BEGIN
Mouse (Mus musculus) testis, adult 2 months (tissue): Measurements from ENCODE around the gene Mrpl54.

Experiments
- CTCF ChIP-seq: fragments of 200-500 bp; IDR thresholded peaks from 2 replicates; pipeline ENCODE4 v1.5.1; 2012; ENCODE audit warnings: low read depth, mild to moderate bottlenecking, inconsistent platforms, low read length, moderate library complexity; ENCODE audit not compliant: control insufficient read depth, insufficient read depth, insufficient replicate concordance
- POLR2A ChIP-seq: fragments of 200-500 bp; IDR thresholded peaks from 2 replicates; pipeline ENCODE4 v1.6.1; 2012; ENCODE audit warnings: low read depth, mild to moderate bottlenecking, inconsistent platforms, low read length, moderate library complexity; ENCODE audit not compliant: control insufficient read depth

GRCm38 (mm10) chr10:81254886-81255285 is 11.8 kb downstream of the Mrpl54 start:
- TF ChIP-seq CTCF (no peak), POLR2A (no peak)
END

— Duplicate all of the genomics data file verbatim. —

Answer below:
Mouse (Mus musculus) testis, adult 2 months (tissue): Measurements from ENCODE around the gene Mrpl54.

Experiments
- CTCF ChIP-seq: fragments of 200-500 bp; IDR thresholded peaks from 2 replicates; pipeline ENCODE4 v1.5.1; 2012; ENCODE audit warnings: low read depth, mild to moderate bottlenecking, inconsistent platforms, low read length, moderate library complexity; ENCODE audit not compliant: control insufficient read depth, insufficient read depth, insufficient replicate concordance
- POLR2A ChIP-seq: fragments of 200-500 bp; IDR thresholded peaks from 2 replicates; pipeline ENCODE4 v1.6.1; 2012; ENCODE audit warnings: low read depth, mild to moderate bottlenecking, inconsistent platforms, low read length, moderate library complexity; ENCODE audit not compliant: control insufficient read depth

GRCm38 (mm10) chr10:81254886-81255285 is 11.8 kb downstream of the Mrpl54 start:
- TF ChIP-seq CTCF (no peak), POLR2A (no peak)